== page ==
One of the great advocates for those who work for a living has moved on.
Studs Terkel, born in 1912, died today at 96. I note his passing here because he stood with the hard-luck cases all his life, even when it was widely unfashionable, and never, never flinched:
... McCarthyism was a potent force and Terkel was outspoken politically, with a highly liberal tone. "I was blacklisted because I took certain positions on things and never retracted," Terkel once said in an interview about those times. "I signed many petitions that were for unfashionable causes and never retracted."
He had a hard time finding work, subsisting on small speaking fees and even smaller sums for writing book reviews. His wife, Ida, made enough to keep the family afloat.
I have one more reason for writing about him here. Studs was the centerpiece of one of my favorite show biz anecdotes ....
It seems that in the middle 1950s, when the blacklist was near its crest, Studs was a writer for Pearl Bailey (later the voice of Big Mama in Disney's The Fox and the Hound) on a network radio variety show that Pearl headlined.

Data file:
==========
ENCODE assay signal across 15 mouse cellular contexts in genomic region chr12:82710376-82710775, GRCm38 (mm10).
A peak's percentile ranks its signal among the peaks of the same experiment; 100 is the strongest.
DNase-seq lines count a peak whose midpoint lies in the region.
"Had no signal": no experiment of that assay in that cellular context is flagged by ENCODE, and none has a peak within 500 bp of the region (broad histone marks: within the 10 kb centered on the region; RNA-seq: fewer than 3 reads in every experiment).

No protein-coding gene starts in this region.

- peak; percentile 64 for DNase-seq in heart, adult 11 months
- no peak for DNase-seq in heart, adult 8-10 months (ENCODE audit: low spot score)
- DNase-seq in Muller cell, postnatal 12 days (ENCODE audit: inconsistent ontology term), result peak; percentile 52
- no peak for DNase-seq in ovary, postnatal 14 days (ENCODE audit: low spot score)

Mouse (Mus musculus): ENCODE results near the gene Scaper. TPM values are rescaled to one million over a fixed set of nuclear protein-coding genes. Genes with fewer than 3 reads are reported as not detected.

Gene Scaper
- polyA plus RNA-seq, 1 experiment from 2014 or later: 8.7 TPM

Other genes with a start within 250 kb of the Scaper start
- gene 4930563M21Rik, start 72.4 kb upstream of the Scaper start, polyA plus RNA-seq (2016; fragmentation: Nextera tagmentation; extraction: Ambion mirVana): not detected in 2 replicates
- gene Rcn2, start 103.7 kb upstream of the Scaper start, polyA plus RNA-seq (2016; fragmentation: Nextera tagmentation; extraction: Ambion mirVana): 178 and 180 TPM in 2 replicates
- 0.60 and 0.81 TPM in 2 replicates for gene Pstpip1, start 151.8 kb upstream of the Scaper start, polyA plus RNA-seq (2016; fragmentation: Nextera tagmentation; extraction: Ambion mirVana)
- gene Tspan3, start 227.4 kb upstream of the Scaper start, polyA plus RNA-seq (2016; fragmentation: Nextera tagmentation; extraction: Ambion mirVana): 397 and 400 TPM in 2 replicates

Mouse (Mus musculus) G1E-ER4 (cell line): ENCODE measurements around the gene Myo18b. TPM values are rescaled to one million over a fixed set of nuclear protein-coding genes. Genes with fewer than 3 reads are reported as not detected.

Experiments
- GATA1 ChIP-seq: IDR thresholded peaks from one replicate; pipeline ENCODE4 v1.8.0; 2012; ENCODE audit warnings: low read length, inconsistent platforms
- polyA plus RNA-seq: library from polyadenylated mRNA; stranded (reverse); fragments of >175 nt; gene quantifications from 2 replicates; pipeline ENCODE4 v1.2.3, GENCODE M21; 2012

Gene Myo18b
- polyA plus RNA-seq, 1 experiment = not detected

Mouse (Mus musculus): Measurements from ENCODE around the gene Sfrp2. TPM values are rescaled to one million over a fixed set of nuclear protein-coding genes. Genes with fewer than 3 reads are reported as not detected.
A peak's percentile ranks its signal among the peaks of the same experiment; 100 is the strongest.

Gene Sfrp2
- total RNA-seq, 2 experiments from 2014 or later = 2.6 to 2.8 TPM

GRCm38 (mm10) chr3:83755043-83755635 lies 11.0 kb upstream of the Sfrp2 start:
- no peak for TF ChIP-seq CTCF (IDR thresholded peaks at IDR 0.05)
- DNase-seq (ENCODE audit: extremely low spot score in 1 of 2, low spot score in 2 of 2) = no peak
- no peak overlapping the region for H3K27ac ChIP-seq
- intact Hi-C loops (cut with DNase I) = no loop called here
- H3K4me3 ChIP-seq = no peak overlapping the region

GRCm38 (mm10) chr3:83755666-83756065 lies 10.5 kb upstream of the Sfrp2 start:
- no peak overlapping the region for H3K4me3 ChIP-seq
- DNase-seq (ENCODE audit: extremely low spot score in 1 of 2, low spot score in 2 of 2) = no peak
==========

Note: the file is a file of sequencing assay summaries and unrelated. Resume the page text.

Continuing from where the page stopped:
The usual oily little herd of blacklist enthusiasts came to Studs and said: "We need you to sign the loyalty oath we have here ..."
Studs looked at the paper and politely told them "No." Whereupon they went to Ms. Bailey, the producer and star of the network show, and told her that Studs had refused to sign their loyalty oath and would therefore have to be fired.
Pearl Bailey told them "No."
Whereupon the group crawled back under their respective rocks, and made no further mention of Studs being fired.
Mr. Terkel remained with the show, American civilization continued to survive, and Ms. Bailey went on being a star. A half-dozen years later, the blacklist was on its way out.
And half a century further on, "Islamo-fascists" have replaced commies as America's "enemy du jour." The more things change ...
So Rest in Peace, Studs Terkel. You've surely earned it.